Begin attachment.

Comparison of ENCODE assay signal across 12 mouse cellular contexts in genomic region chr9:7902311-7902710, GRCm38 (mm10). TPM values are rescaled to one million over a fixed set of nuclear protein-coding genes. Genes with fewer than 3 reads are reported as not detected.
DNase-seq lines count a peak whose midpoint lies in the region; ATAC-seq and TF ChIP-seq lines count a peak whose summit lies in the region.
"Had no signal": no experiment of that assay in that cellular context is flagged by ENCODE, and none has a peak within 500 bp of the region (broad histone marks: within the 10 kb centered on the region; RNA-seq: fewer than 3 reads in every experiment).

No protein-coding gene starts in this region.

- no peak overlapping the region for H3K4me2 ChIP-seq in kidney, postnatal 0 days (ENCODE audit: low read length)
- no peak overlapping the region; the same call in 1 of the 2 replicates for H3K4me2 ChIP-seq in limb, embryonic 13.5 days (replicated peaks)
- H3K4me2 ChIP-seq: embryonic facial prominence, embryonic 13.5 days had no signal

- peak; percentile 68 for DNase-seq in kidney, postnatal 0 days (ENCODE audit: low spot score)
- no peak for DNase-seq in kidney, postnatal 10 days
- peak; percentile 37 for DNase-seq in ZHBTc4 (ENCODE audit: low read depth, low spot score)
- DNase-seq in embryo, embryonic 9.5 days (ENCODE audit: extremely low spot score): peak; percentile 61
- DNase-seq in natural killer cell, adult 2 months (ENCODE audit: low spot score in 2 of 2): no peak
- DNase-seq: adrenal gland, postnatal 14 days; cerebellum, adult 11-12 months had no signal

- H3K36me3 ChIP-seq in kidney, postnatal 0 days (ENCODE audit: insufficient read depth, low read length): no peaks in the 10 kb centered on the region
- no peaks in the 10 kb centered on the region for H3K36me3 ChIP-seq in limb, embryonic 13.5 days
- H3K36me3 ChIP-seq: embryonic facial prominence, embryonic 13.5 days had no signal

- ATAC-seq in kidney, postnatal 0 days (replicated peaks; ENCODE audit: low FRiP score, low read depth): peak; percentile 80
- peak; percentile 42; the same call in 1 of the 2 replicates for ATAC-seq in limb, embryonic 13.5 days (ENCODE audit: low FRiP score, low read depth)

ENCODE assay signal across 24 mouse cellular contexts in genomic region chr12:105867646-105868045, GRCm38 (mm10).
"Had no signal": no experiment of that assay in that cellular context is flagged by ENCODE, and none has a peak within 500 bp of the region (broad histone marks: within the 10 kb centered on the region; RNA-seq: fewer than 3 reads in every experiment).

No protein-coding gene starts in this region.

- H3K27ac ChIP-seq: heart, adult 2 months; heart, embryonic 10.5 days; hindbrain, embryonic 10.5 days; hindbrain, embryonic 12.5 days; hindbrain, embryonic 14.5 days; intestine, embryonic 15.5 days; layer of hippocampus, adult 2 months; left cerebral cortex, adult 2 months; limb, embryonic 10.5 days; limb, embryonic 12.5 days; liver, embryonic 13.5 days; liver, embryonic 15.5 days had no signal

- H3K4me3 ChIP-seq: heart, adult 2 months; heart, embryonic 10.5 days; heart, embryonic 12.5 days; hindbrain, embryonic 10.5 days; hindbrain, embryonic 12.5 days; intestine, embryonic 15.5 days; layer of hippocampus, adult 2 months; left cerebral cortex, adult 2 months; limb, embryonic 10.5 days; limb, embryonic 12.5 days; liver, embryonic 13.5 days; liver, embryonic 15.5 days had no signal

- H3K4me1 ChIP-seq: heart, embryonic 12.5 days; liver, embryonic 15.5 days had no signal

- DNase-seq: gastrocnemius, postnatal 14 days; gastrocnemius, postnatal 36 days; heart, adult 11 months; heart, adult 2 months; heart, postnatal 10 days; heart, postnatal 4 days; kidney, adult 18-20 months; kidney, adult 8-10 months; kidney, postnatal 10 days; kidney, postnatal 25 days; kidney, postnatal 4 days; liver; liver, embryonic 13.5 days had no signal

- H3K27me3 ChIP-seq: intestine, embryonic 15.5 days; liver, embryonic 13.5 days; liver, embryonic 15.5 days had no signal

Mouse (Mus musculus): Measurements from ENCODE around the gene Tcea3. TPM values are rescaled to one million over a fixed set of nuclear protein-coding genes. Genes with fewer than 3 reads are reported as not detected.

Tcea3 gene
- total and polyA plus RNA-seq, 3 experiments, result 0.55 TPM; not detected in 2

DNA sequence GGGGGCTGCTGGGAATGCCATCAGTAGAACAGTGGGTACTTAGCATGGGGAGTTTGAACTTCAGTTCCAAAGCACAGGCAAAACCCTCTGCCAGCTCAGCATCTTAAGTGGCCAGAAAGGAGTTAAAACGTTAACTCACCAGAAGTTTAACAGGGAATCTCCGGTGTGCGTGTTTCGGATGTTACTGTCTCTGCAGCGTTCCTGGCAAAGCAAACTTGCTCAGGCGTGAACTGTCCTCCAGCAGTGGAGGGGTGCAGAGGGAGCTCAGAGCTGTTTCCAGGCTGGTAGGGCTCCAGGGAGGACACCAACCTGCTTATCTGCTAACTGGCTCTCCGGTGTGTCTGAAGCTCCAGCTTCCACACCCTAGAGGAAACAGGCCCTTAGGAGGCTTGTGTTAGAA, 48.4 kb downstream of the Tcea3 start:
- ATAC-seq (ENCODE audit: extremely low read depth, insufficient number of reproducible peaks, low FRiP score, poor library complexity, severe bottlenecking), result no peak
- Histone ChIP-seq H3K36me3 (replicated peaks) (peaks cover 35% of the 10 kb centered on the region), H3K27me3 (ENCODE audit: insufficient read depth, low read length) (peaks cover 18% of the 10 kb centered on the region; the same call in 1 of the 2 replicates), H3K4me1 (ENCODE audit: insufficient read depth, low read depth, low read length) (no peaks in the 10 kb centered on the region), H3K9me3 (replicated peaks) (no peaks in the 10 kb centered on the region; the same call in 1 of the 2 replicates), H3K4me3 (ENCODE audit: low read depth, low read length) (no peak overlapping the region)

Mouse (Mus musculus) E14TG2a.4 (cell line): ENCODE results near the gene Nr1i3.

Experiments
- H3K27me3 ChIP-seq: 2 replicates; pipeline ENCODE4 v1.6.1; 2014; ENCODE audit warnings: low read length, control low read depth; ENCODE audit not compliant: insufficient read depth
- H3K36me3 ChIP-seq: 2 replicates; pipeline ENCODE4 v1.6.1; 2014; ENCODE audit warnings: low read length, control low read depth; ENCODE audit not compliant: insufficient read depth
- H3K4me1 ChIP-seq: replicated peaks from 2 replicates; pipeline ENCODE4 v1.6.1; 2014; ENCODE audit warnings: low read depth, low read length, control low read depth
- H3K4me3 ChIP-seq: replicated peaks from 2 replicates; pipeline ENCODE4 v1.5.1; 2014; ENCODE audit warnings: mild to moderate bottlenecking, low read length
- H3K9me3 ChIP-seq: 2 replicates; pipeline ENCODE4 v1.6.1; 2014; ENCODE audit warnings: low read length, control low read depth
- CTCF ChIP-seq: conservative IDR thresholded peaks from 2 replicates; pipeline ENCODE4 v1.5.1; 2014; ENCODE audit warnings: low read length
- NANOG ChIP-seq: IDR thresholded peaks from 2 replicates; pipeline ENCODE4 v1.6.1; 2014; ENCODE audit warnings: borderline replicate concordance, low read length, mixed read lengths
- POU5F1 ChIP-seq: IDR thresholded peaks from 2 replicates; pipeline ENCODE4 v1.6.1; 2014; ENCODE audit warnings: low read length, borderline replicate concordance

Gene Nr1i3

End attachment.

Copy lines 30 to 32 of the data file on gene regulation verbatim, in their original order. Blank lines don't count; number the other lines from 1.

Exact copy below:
DNA sequence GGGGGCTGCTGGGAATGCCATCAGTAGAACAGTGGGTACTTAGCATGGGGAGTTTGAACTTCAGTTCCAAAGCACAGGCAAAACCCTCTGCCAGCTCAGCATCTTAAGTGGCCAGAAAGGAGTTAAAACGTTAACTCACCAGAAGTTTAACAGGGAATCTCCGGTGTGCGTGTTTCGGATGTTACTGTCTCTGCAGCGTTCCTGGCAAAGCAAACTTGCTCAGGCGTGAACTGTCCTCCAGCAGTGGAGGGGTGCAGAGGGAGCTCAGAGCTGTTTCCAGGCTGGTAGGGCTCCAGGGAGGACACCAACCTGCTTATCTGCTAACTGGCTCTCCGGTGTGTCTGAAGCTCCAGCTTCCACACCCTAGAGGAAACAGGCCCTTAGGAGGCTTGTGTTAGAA, 48.4 kb downstream of the Tcea3 start:
- ATAC-seq (ENCODE audit: extremely low read depth, insufficient number of reproducible peaks, low FRiP score, poor library complexity, severe bottlenecking), result no peak
- Histone ChIP-seq H3K36me3 (replicated peaks) (peaks cover 35% of the 10 kb centered on the region), H3K27me3 (ENCODE audit: insufficient read depth, low read length) (peaks cover 18% of the 10 kb centered on the region; the same call in 1 of the 2 replicates), H3K4me1 (ENCODE audit: insufficient read depth, low read depth, low read length) (no peaks in the 10 kb centered on the region), H3K9me3 (replicated peaks) (no peaks in the 10 kb centered on the region; the same call in 1 of the 2 replicates), H3K4me3 (ENCODE audit: low read depth, low read length) (no peak overlapping the region)